Jim Thornton, other Georgia mayors urge feds to provide relief to local governments

Published 1:30 pm Tuesday, July 28, 2020

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LaGrange Mayor Jim Thornton and the Georgia Municipal Association are calling for the federal government to include relief funds for local governments in its next COVID-19 aid package.

On a Monday press call, Thornton, the first vice president of the GMA, outlined the financial challenges facing LaGrange. Thornton said revenue from the city government’s utilities — electricity, gas, water, sewer, sanitation and telecom services — was suffering, along with hotel-motel tax revenue. 

Thornton said utility sales are down because businesses are operating at reduced capacity, if not closed completely. The fixed infrastructure costs, however, remain the same. 

Enterprise funds generated through utility sales also contribute yearly to the city’s general fund, Thornton said. In effect, utility revenues and sales tax fund much of the city’s budget, which has allowed the city to not collect ad valorem property taxes for more than 20 years.

Thornton shared some numbers to illustrate the impact on utility sales.

4Compared to 2019, electricity sales declined in April by 13%, in May by 17%, and in June by 12%.

4Compared to 2019, gas sales declined in April by 44%, in May by 35%, and in June by 23%.

4Compared to 2019, in April, May and June the city made about $2.6 million less in electricity and gas revenues — going from about $14.3 million in 2019 to about $11.7 million in 2020. 

The city estimated that the net revenue that would have been generated had they sold that $2.6 million in utility sales would have been $436,000. If that trend continues, by the end of the year the city could lose $1 million in net revenue that would have been reinvested in infrastructure or transferred to general government services.

Assuming the pandemic continues for the rest of the year, Thornton pointed out the city could be facing $1 million less in net revenue, just from those utilities.

“Over time, that’s going to make it very difficult for us to not only serve our current customers, but more difficult to expand our system as we take on additional load and as we grow and expand our manufacturing base,” Thornton said.

In an average year, Thornton said 15% of net electricity revenue is reinvested in expanding the system, and that number is 30% for the gas system. 

Since the city relies partially on utility sales to balance the budget, Thornton said funding for first responders will be affected, even as demand for police and fire stay the same. In its most recent budget, the city had to deny requests for police and fire training, renovations for fire stations, and two new police department positions.

Tax revenue dependent on tourism has declined at even sharper rates. Total hotel-motel tax receipts for April-June were $581,000 in 2019. Thornton said that number was $89,000 this year, a decline of 85%. 

Asked if the city would consider levying property taxes for the first time in decades, Thornton said there wasn’t a “current appetite” among councilmembers to do so, saying the city was more likely to cut its existing budget and dip further into reserve funds.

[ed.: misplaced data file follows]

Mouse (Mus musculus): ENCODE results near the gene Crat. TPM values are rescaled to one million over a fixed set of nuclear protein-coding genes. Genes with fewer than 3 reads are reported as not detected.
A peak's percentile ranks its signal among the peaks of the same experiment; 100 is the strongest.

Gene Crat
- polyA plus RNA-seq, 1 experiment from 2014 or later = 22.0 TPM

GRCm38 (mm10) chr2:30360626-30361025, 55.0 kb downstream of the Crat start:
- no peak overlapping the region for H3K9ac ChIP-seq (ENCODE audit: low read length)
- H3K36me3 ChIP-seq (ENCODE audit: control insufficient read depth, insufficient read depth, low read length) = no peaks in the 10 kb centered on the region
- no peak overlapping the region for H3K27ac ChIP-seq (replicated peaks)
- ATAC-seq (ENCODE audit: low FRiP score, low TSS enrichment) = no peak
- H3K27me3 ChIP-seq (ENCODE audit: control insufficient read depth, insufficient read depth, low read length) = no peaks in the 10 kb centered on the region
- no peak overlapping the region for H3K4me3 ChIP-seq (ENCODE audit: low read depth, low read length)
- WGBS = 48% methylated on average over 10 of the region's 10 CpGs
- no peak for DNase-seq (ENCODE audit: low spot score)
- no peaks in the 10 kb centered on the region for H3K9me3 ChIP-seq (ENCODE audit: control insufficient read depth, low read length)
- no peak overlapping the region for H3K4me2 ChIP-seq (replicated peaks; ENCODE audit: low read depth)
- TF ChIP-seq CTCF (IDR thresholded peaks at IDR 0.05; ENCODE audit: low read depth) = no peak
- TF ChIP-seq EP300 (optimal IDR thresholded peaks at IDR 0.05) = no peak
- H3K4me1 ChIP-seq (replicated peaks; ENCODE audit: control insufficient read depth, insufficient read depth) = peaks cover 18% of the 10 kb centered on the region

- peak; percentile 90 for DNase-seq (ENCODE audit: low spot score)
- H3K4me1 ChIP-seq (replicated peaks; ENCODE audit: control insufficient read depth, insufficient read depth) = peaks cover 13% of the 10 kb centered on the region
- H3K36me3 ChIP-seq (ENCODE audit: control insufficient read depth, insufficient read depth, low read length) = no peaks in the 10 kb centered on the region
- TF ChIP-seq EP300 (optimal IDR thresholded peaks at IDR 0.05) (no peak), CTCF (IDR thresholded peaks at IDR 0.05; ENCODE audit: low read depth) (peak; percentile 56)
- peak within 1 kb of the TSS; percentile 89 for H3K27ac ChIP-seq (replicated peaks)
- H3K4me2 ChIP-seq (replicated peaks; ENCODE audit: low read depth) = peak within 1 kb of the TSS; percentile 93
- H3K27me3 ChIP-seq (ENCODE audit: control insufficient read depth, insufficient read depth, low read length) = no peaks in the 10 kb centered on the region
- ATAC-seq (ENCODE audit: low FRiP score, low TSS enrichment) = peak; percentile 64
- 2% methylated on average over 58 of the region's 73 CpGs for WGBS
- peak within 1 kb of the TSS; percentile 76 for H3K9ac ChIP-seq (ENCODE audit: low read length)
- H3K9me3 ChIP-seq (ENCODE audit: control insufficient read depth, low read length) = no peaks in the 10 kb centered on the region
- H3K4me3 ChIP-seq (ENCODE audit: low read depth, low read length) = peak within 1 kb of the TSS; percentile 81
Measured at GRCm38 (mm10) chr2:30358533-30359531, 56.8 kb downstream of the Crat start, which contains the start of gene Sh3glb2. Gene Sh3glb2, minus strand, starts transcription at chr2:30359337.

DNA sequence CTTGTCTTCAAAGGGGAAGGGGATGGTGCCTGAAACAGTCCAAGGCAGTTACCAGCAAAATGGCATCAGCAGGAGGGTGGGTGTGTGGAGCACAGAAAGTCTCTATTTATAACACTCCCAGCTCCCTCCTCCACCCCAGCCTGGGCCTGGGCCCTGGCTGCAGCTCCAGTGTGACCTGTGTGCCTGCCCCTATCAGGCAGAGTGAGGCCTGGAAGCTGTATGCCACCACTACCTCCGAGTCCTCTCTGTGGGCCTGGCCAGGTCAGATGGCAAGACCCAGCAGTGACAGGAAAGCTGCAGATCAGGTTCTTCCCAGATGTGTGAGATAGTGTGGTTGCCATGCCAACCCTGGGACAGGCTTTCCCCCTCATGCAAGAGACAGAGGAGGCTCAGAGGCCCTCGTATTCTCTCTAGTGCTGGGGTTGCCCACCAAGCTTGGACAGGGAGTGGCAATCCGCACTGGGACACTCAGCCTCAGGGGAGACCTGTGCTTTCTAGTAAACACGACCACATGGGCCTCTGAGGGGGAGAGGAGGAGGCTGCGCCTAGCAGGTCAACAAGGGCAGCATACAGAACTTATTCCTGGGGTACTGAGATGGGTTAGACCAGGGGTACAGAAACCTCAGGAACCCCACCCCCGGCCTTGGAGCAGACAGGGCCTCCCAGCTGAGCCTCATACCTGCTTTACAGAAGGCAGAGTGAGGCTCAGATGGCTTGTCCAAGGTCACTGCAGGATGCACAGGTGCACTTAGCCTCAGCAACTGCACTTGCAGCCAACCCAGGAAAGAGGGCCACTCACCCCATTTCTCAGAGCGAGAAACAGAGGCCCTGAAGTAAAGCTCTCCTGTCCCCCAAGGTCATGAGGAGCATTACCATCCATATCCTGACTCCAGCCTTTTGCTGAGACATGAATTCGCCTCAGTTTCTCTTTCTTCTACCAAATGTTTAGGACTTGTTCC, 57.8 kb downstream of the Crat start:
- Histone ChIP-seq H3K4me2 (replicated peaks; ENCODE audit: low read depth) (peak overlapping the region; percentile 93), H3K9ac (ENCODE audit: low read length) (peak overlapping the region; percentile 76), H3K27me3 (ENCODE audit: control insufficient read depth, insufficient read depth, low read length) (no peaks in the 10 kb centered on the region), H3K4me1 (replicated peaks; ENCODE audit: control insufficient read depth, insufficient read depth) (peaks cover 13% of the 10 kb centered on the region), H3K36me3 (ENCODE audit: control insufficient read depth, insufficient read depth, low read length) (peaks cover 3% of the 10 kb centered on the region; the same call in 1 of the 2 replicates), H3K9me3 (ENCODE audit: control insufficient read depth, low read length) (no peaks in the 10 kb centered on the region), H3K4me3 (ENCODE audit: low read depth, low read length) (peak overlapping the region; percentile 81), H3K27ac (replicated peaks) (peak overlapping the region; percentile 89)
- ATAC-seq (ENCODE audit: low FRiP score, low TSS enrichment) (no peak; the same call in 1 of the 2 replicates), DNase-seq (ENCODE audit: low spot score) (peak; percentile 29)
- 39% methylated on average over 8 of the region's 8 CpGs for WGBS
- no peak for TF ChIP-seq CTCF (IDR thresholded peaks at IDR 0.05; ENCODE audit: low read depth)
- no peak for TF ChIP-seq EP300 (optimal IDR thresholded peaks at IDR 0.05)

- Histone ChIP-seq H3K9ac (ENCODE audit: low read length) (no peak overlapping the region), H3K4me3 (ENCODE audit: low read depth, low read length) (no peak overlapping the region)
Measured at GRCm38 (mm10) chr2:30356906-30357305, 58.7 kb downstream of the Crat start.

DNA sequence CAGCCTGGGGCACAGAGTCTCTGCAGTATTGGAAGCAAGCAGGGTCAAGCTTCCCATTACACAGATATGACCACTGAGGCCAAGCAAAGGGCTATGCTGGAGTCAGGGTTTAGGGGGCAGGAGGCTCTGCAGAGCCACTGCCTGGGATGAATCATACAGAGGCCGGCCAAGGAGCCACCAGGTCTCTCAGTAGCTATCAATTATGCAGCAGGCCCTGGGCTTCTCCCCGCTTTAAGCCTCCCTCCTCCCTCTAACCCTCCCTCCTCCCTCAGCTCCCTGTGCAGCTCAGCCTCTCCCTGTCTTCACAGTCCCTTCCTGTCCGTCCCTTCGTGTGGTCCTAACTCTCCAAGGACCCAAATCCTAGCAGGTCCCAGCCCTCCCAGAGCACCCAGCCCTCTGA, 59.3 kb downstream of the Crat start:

“I don’t think anyone wants to go there, although depending on how long this crisis lasts, it could become necessary in the future,” Thornton said, before acknowledging that property taxes tend to be more stable. 

Also on the call were the mayors of College Park, Union City and Tifton, as well as Larry Hanson, executive director of the GMA. Hanson argued the fate of the state’s economy was directly tied to the wellbeing of its local governments. 

“Approximately 20% of Georgia’s workforce is comprised of public employees, and as they lose jobs and face furloughs, the state’s economy is impacted and recovery further slowed,” Hanson said. “If the federal government fails to support cities, they will succeed in setting back the nation’s recovery by years.”

The federal CARES Act, signed in March, only allocated relief funding to counties and cities with a population of more than 500,0000. In Georgia, that meant only the governments of Atlanta and four metro counties qualified.

The Democratic-controlled House of Representatives passed a $3 trillion aid package, the HEROES Act, in May. Senate Republicans, in turn, are working on a $1 trillion package that will likely not include relief to local governments. 

Union City Mayor Vince Williams said Georgia Senators David Perdue and Kelly Loeffler have heard from the mayors and understand their situation, but that “there has been no commitment.” 

Thornton said the City of LaGrange operates like a business, providing services with a “laser focus” on quality, and saying relief for local cities was as important as Paycheck Protection Program loans.

“I would like to see Congress recognize the efficiency and the effectiveness of our local cities, particularly in Georgia … I hope that Congress will consider that in this next act and this next round of funding,” Thornton said.